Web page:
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This website claims that if you add $\pu{50 mL}$ of $\pu{0.05 M}$ sodium bicarbonate, and $\pu{5 mL}$ of $\pu{0.1 M}$ sodium hydroxide (and dilute to $\pu{100 mL}$), you should create a solution with $\mathrm{pH }= 9.6$.

I'm struggling a bit getting this result.

My attempt:

The sodium bicarbonate reaction would be:

$$\ce{NaHCO3 + H2O -> H2CO3 + OH- + Na+}$$

We know the $\mathrm{p}K_\mathrm a$ of $\ce{H2CO3}$ is 6.4, so the $\mathrm{p}K_\mathrm{b}$ of $\ce{HCO3-}$ is:

$$14 - 6.4 = 7.6$$

Furthermore, $\ce{pOH} = \mathrm{p}K_\mathrm b + \log\frac{[\ce{B+}]}{[\ce{BOH}]} = 7.6 + \log\frac{[\ce{H2CO3}]}{[\ce{HCO3-}]}$

However, how do we find $[\ce{H2CO3}]$ ?

I'm not entirely sure this is the right approach, but none of the other resources I've used to determine this have helped.

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Your idea is good, but you have thought of the wrong reaction.

You have written that $\ce{HCO_3^-}$ hydrolyses to give $\ce{H_2CO_3}$ and $\ce{ OH^-}$, but think carefully when you add base, $\ce{OH^-}$ is in excess in this medium. So, shouldn't your proposed reaction proceed in backward direction instead? Moreover, your reaction is actually not going to occur.

When you are adding strong base, $\ce{HCO_3^-}$ acts an acid to give $\ce{CO_3^2-}$ like:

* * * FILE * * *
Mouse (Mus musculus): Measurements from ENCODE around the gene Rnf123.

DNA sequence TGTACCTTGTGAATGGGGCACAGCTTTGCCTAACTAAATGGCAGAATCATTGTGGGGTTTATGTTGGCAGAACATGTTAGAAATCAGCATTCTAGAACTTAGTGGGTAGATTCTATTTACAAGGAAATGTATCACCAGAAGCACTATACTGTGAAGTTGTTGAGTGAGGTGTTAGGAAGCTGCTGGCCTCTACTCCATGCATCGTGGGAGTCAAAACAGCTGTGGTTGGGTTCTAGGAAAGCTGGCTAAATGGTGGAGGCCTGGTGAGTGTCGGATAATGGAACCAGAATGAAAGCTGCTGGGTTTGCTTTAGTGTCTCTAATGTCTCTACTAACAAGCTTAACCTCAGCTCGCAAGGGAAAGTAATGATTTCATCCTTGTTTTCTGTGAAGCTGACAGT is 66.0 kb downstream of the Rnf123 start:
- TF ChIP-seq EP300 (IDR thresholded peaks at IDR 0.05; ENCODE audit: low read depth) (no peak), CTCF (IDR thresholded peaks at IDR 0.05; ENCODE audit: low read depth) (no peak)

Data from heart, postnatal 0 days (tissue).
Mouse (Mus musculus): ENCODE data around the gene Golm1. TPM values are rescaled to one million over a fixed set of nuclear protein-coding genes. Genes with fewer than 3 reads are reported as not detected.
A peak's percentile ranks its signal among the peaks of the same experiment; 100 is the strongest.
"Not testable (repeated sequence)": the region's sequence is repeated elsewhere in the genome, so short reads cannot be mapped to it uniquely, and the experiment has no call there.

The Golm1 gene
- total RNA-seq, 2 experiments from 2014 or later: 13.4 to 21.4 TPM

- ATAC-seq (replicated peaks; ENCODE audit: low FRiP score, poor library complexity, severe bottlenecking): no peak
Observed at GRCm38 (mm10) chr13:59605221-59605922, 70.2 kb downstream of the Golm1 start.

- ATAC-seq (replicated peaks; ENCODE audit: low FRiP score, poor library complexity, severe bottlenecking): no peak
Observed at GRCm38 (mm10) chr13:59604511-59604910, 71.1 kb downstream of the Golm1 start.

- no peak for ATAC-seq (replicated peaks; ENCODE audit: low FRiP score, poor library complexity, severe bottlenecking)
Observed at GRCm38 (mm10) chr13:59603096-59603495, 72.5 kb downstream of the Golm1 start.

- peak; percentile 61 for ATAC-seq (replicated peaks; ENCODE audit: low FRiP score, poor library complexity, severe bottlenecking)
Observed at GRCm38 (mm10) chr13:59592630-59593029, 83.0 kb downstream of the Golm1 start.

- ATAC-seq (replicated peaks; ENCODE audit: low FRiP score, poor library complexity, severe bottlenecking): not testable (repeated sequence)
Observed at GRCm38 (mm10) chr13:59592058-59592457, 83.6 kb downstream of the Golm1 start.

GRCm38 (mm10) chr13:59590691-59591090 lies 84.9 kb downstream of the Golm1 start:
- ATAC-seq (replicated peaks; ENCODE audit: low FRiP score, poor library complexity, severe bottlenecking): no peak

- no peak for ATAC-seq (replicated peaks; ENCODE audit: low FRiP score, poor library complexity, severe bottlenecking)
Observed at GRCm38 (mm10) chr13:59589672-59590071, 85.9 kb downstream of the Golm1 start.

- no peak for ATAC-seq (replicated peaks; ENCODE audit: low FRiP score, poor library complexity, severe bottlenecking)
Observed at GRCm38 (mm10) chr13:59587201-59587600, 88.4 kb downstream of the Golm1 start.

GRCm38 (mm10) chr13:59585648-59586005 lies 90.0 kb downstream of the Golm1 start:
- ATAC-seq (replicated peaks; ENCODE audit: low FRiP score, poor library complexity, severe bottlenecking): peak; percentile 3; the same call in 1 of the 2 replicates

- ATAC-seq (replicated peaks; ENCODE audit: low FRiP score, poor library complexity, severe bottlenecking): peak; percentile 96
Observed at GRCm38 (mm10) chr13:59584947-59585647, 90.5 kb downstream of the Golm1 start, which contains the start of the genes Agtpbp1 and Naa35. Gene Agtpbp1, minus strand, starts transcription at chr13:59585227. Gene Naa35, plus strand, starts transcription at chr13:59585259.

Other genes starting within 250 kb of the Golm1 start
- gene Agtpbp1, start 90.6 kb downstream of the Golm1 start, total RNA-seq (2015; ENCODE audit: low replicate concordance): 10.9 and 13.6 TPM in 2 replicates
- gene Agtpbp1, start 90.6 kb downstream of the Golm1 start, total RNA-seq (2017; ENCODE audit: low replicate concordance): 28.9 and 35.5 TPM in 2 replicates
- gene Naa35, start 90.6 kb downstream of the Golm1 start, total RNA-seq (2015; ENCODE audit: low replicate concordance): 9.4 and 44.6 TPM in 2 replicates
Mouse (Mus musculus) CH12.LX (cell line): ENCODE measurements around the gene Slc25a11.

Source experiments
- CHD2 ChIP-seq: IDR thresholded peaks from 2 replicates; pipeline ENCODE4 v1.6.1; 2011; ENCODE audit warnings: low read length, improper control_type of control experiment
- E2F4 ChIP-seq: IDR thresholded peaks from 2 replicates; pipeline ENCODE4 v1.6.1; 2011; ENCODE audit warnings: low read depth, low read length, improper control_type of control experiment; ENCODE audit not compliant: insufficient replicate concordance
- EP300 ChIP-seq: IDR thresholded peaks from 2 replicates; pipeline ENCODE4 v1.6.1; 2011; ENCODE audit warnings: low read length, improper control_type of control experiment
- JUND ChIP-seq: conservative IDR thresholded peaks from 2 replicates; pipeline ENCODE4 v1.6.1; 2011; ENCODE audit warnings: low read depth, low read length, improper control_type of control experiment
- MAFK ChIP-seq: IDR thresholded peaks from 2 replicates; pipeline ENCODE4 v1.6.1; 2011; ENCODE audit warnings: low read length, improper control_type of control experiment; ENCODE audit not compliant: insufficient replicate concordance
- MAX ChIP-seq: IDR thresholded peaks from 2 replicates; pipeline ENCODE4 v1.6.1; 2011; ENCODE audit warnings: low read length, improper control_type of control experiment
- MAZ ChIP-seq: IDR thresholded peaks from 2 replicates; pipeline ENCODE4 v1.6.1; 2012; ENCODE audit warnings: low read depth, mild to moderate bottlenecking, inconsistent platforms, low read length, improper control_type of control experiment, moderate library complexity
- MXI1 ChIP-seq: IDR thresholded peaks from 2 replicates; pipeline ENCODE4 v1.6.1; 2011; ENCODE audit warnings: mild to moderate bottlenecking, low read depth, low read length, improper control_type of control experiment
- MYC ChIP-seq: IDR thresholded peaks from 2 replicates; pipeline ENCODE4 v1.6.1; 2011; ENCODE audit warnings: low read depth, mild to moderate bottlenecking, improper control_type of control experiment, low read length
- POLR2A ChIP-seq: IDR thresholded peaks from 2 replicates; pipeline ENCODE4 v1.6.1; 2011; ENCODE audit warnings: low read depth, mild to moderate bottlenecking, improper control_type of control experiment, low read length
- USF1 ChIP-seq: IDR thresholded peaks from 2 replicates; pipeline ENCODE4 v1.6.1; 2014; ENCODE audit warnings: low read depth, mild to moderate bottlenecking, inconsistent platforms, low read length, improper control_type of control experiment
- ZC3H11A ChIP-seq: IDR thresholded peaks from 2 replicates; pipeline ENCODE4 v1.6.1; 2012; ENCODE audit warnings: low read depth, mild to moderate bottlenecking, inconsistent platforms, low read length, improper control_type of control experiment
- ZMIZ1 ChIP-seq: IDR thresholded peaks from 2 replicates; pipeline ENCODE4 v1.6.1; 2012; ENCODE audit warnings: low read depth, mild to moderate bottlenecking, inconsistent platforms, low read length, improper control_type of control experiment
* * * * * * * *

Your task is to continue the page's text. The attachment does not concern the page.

$$\ce{NaHCO_3 + NaOH -> Na_2CO_3 +H_2O}$$ or, more simply $$\ce{HCO_3^- + OH^- -> CO_3^2- + H_2O}$$

Initially, number of millimoles of $\ce{HCO_3^-}$ were $=50\times0.05 = 2.5$ and number of millimoles of base added $=5\times0.1 = 0.5$

So, $\ce{CO_3^2-}$ produced will be also 0.5 millimoles as the base added was a limiting reagent, and $\ce{HCO_3^-}$ left $= 2.5-0.5 = 2$ millimoles.

As, you can see now, the solution acts an acid buffer as, $\ce{HCO_3^-}$ is a weak acid and $\ce{CO_3^2-}$ is the salt after reacting with a strong base. According to Henderson-Haselbach equation,

$$\mathrm{pH} = \mathrm{p}K_\mathrm{a} + \log{[\text{salt}]}/[\text{acid}]$$ $\mathrm{p}K_\mathrm{a}$ of $\ce{HCO_3^-}=\mathrm{p}K_{\mathrm{a2}}$ of $\ce{H_2CO_3^}=10.3$ . Now [$\ce{HCO_3^-}$] = $\pu{0.02 M}$, and [$\ce{CO_3^2-}$] = $\pu{0.005 M}$. Now if you calculate $$\mathrm{pH}= 10.3 +\log\frac{0.5}2 = 10.3- \log(4) = 9.69$$ So, the final $\ce{pH}$ of the medium has come out to be $= 9.69$.

The difference in digits after decimal may be due to some given $\mathrm{p}K_\mathrm{a2}$ which is experimental and you should do calculation according to that.

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